Despite being on notice of the NIGC’s position, Bay Mills later sent gaming facility licenses for the Vanderbilt casino to the NIGC in 2012 and 2016. Both times the NIGC responded by letter, restating its earlier position that it lacked jurisdiction over the casino and declining to accept the licenses.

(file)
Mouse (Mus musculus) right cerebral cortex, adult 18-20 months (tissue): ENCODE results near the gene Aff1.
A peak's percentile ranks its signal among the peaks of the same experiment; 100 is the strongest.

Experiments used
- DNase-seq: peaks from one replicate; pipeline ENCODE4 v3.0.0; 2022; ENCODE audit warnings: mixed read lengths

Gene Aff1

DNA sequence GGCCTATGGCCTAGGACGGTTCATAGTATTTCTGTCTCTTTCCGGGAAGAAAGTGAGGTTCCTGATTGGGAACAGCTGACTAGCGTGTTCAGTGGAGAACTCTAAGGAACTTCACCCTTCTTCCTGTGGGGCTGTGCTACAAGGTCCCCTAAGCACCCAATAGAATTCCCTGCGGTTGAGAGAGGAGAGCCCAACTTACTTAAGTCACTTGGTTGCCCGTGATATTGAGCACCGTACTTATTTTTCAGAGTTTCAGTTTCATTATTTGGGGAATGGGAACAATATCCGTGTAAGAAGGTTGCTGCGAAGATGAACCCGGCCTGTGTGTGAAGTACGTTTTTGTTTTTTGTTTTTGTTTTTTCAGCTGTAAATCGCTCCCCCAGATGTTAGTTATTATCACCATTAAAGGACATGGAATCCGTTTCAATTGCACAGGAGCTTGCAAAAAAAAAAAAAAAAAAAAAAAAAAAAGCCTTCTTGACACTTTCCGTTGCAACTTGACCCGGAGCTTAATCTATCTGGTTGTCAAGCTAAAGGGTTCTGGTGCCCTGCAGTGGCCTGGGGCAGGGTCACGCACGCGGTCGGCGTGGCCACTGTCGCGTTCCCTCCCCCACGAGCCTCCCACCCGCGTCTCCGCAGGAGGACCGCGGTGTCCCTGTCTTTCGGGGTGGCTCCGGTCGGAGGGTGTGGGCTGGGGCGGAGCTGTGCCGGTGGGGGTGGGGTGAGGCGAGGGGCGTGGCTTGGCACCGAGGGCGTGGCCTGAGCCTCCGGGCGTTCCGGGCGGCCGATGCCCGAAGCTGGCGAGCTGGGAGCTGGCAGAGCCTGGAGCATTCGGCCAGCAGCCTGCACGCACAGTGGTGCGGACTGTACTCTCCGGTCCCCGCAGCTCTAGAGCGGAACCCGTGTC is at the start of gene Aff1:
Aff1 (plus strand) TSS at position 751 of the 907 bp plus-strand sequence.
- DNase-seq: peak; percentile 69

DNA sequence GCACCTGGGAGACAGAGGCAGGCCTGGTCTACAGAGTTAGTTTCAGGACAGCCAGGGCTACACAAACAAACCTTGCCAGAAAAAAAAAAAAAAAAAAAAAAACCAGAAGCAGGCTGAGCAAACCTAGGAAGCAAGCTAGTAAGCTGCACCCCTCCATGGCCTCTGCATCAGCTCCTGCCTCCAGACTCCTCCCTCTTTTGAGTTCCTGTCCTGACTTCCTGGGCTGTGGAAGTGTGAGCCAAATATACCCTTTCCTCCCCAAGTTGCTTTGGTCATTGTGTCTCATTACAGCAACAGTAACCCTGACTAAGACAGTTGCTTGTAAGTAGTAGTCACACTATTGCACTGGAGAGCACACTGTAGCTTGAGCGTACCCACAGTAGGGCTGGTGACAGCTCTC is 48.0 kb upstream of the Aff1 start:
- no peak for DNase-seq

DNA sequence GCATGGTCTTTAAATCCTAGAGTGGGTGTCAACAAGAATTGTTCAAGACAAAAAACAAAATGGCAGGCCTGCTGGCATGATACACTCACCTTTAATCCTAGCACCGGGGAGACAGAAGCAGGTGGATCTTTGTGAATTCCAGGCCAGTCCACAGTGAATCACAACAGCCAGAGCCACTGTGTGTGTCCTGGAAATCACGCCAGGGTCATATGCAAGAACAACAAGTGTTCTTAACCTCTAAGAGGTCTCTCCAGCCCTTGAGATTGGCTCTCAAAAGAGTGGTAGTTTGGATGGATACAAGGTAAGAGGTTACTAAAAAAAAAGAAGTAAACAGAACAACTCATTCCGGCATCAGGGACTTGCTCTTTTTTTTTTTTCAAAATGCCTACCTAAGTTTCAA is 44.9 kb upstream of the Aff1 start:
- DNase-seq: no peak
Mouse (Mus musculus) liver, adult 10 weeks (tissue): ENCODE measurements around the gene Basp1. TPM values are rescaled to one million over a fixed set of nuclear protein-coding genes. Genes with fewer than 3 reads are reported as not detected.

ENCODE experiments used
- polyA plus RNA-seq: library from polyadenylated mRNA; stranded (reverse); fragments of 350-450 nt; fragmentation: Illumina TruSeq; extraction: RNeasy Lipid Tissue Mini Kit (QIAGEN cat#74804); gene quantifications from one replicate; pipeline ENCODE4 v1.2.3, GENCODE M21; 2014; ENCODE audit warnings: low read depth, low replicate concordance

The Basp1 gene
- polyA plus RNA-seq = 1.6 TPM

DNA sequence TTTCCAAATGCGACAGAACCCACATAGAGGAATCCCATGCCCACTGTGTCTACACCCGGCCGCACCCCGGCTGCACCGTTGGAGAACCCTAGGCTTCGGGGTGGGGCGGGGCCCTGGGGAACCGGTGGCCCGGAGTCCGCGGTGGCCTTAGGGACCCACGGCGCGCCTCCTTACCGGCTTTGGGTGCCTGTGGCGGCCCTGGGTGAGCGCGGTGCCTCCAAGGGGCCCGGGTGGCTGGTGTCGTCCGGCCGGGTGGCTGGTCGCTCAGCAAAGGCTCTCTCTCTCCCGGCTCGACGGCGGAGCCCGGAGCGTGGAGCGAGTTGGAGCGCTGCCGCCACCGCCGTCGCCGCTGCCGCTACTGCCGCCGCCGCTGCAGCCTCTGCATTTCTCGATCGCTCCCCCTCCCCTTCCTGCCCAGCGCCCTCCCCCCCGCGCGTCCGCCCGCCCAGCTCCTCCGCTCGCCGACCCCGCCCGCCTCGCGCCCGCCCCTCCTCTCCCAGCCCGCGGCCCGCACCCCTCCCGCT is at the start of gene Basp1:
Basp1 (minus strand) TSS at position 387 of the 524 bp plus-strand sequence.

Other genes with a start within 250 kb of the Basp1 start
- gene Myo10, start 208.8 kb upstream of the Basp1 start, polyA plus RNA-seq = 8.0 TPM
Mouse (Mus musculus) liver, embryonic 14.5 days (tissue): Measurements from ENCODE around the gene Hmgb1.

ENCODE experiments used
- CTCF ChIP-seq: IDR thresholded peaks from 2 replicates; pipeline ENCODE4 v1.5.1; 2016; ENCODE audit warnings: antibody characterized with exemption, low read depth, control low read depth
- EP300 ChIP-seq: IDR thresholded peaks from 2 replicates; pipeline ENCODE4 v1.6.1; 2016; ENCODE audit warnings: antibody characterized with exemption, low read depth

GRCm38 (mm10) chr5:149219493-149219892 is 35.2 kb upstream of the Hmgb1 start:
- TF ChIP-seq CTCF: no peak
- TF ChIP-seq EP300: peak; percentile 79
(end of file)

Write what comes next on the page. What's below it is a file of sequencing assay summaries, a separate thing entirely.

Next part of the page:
These proceedings leave us with several questions. What was the effect, if any, of Bay Mills’ withdrawal of its applications to amend its gaming ordinances before the NIGC could respond? Was there ever a final decision by the NIGC on Bay Mills’ application for an amendment to the gaming ordinance that Bay Mills could have appealed? See 25 U.S.C. § 2714; 25 C.F.R. §§ 582.2, 582.7. Or was there some other action that would constitute “final agency action” from which Bay Mills could have appealed? See, e.g., U.S. Army Corps of Eng’rs v. Hawkes Co., Inc., 136 S. Ct. 1807, 1814 (2016); see also, e.g., Cal. Cmtys. Against Toxics v. EPA, 934 F.3d 627, 631 (D.C. Cir. 2019). If Bay Mills could have appealed a decision of the NIGC, is there now any preclusive effect from the failure to do so? If Bay Mills is not precluded from litigating the question whether the Vanderbilt parcel constitutes “Indian land,” is the NIGC (or any other federal entity) an indispensable party to this litigation, given that it has repeatedly declined to exercise jurisdiction over the parcel on the ground that, in the NIGC’s view, it does not constitute “Indian land”? Fed. R. Civ. P. (19)(a); cf. Boles v. Greeneville Hous. Auth., 468 F.2d 476, 479 (6th Cir. 1972) (“In order to grant the relief sought by the appellants this court would be compelled to hold in effect that not only did [the Department of Housing and Urban Development] misinterpret its own guidelines, but that it also misconceived its function and prerogatives under the Urban Renewal Act.”).